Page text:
From populist roots to cosmopolitan modernism

Hi Bob, reading your Roberto Gerhard post immediately brought to mind a new release of the three piano concertos by Alberto Ginastera - seen above. Both composers underwent significant stylistic growth from somewhat populist roots to embracing cosmopolitan modernism. I completely agree with your assessment of Gerhard, though I haven't heard the quartets yet. One interesting feature of this Ginastera recording is the premiere of his early Concierto Argentino, which he suppressed and withdrew. His widow gave the (excellent) pianist permission to play and record it. It's delightful. The other two are strong and bracing. Terrific music. Best, John McLaughlin Williams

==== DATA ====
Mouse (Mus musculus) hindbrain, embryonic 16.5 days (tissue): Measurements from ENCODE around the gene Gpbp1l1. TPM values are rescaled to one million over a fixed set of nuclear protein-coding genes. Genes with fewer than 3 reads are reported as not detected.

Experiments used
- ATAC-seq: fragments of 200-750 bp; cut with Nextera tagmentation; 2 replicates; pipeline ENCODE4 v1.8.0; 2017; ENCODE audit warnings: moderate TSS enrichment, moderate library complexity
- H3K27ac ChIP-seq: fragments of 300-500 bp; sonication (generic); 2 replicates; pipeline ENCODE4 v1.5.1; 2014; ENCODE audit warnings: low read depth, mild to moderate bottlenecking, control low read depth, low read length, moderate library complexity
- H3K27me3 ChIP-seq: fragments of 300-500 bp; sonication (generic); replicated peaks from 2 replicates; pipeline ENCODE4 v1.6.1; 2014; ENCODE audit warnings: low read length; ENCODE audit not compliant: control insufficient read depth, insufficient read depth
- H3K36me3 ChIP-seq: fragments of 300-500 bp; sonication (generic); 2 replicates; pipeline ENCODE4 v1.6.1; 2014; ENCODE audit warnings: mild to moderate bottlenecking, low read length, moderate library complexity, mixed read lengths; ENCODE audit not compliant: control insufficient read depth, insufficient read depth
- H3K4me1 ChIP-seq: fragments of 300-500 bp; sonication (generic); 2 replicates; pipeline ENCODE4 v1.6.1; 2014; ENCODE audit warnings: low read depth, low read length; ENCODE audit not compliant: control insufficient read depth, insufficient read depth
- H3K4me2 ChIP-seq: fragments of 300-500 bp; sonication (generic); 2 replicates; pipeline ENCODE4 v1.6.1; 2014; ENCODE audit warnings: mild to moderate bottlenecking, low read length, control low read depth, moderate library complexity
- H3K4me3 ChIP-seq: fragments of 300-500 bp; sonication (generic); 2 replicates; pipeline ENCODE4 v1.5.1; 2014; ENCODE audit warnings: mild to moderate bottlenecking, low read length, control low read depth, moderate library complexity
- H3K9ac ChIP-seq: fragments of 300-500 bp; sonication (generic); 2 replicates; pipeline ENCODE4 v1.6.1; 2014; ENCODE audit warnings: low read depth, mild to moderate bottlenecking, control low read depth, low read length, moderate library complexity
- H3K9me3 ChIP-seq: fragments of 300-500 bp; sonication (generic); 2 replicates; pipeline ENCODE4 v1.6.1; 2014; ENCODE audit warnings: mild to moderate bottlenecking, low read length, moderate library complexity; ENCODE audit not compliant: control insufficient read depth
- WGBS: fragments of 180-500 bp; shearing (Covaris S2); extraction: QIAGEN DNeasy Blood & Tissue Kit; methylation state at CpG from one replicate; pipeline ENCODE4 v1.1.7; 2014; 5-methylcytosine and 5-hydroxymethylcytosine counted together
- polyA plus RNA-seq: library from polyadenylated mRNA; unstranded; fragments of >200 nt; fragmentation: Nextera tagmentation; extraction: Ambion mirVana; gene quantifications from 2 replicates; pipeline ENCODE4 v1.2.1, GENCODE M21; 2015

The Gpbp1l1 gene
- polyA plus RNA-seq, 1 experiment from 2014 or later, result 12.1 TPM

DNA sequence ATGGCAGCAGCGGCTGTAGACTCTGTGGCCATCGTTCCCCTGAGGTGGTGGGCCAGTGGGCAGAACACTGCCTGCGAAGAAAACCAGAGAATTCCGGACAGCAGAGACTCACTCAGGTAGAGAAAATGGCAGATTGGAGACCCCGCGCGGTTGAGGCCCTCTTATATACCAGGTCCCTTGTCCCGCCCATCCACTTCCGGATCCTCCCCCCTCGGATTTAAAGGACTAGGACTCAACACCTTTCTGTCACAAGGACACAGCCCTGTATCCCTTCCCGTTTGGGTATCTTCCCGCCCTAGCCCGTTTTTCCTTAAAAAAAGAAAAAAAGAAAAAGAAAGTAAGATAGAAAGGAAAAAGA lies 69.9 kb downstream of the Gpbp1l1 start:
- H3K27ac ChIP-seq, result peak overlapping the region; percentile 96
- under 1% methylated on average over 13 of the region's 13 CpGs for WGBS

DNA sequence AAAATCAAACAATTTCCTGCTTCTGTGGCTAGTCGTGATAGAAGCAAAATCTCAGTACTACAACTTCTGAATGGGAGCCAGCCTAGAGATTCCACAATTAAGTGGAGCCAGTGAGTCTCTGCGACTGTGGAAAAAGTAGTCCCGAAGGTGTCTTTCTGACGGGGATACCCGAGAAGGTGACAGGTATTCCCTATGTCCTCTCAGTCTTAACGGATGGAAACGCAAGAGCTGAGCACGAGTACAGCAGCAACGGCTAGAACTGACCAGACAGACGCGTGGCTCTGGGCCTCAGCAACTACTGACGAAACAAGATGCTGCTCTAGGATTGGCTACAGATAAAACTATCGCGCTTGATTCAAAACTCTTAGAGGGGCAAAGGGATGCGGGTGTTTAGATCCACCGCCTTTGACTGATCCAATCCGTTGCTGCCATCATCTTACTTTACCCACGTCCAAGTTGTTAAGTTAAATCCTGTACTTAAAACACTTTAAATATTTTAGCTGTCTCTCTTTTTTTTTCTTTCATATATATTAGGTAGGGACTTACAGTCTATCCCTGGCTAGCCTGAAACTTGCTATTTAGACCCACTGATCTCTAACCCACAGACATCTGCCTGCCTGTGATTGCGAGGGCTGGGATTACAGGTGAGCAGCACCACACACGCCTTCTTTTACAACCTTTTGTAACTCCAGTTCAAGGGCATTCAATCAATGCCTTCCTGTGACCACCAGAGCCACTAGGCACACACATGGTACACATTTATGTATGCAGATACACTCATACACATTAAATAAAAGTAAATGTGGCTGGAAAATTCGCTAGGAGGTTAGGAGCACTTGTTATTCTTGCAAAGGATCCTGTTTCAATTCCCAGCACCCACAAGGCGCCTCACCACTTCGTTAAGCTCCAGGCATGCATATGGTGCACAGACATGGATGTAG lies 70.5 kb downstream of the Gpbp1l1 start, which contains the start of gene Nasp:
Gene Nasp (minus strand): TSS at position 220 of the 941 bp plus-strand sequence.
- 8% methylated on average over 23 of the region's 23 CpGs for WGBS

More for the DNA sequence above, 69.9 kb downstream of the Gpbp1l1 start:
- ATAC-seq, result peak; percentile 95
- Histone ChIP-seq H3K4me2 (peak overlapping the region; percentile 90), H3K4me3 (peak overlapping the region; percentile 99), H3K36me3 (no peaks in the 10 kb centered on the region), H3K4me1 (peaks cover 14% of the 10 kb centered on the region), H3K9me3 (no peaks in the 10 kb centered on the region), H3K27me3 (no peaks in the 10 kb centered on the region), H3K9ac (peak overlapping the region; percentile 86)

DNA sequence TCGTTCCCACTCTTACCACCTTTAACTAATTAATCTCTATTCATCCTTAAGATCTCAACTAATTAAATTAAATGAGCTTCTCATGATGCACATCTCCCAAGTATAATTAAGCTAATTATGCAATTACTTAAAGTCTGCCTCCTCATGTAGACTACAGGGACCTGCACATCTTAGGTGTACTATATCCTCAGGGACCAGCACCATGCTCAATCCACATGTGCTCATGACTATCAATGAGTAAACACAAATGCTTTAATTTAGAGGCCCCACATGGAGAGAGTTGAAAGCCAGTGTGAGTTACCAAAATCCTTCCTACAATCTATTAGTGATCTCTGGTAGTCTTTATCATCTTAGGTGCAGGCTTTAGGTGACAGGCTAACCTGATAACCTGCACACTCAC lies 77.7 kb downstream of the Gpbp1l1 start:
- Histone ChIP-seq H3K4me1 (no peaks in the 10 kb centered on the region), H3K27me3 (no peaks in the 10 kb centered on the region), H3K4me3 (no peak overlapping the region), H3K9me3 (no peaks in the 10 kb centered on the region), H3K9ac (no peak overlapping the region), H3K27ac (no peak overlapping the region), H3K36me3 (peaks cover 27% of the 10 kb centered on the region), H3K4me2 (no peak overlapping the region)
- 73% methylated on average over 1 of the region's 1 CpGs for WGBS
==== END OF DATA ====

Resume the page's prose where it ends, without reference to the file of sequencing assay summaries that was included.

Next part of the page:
Also on Facebook and Twitter. Any copyrighted material on these pages is included as "fair use", for the purpose of study, review or critical analysis only, and will be removed at the request of copyright owner(s).

Comments

billoo said…
The cat also seems to be mesmerized by the music! :-)

b.
JMW said…
The cat must have been hearing the 2nd Piano Concerto, for it is quite an apposite look.

Recent popular posts

Untold story of the counterculture's Islamic connection

Requiem for my vinyl

How to reach a big new post-COVID classical audience

I put a spell on you

Berlin Philharmonic's first woman conductor

The Berlin Philharmonic's darkest hour

Classical music must face the facts - click bait pays

Grammy takes a Dame Ethel trip

There is no happiness for those who do not travel musically

Quite simply glorious music - and what is wrong with that?